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When you eat high-glycemic foods that are full of fat and sugar, it can cause your body's blood glucose levels to quickly spike and then crash, leading to feelings of hunger sooner and seemingly uncontrollable cravings.
A better choice is to eat low-glycemic foods which keep blood glucose levels more stable, helping to reduce carbohydrate cravings, leave you feeling satisfied longer, and control your appetite more easily. All of USANA's Macro-Optimizers are clinically tested and guaranteed to be low glycemic, and nearly 95 percent of RESET participants report significantly reduced carbohydrate cravings after completing the five days.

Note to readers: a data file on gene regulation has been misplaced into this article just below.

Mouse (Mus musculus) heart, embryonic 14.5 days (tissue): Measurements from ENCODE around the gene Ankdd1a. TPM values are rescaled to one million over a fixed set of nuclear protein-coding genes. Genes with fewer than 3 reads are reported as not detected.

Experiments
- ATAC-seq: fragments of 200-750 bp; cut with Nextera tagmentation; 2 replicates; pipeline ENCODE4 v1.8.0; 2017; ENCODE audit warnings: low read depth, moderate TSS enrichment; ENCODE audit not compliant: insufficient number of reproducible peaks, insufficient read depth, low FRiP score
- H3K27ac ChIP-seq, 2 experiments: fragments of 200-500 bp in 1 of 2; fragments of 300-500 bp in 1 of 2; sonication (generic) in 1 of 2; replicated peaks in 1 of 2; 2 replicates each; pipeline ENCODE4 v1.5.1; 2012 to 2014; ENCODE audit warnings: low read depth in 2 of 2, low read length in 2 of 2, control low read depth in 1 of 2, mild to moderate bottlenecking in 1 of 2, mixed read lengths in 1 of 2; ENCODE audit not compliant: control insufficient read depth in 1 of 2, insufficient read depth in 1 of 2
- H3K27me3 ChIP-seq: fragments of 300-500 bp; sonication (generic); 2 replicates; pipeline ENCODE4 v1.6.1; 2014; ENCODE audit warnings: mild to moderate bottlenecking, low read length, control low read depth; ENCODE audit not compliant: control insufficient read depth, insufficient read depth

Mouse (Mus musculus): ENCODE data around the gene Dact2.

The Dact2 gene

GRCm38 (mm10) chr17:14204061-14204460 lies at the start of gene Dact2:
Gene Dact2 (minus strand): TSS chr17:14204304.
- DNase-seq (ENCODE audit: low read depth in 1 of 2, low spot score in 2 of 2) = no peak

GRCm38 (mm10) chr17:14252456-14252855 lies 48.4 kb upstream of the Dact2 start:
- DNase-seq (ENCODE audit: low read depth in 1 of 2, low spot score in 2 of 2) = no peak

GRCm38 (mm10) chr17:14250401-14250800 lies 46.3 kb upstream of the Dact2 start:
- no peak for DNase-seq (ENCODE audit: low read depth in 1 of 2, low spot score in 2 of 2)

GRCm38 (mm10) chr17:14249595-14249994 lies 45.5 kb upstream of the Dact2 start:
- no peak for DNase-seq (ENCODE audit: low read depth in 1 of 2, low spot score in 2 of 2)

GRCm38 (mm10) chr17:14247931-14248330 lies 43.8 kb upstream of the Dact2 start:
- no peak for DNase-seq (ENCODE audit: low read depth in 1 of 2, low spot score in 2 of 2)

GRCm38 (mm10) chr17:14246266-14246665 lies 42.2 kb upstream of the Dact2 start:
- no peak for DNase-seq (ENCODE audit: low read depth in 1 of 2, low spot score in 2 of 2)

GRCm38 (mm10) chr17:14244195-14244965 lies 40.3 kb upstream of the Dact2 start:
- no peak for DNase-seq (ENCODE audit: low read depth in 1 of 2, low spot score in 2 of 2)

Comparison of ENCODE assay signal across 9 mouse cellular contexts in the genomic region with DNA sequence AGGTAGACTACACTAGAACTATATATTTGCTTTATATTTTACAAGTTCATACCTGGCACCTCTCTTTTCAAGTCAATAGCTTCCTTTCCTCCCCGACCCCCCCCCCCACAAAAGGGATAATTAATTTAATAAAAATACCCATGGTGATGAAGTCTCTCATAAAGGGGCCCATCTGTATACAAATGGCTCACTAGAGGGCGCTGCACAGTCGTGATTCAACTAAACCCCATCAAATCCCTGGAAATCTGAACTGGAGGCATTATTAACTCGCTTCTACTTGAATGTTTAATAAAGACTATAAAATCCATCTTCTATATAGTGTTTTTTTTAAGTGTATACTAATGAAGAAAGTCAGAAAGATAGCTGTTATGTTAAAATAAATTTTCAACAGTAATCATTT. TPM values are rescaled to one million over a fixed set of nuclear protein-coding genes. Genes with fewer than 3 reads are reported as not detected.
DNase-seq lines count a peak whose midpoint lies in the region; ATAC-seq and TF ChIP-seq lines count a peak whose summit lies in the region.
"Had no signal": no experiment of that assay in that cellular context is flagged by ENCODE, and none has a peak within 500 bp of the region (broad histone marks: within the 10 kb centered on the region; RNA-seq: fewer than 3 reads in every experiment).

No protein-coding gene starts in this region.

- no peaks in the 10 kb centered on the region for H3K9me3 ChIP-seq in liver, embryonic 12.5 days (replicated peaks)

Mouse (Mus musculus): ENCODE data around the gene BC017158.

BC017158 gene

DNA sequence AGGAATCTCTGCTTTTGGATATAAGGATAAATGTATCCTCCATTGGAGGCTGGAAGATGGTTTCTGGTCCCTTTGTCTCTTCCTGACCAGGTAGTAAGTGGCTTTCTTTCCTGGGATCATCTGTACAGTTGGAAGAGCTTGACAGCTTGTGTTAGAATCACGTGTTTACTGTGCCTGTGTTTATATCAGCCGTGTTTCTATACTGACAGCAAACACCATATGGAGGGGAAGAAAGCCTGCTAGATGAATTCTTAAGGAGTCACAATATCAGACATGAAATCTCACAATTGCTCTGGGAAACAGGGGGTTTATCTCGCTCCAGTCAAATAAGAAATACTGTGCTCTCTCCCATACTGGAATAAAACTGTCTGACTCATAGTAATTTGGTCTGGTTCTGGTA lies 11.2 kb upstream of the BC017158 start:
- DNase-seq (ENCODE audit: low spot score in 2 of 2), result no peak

The Glycemic index (also glycaemic index) or GI is a measure of the effects of carbohydrates on blood glucose levels. Carbohydrates that break down rapidly during digestion releasing glucose rapidly into the bloodstream have a high GI; carbohydrates that break down slowly, releasing glucose gradually into the bloodstream, have a low GI. For most people, foods with a low GI have significant health benefits. The concept was developed by Dr. David J. Jenkins and colleagues in 1980–1981 at the University of Toronto in their research to find out which foods were best for people with diabetes.
A lower glycemic index suggests slower rates of digestion and absorption of the sugars and starches in the foods and may also indicate greater extraction from the liver and periphery of the products of carbohydrate digestion. A lower glycemic response is often thought to equate to a lower insulin demand, better long-term blood glucose control and a reduction in blood lipids. The insulin index may therefore also be useful as it provides a direct measure of the insulin response to a food.
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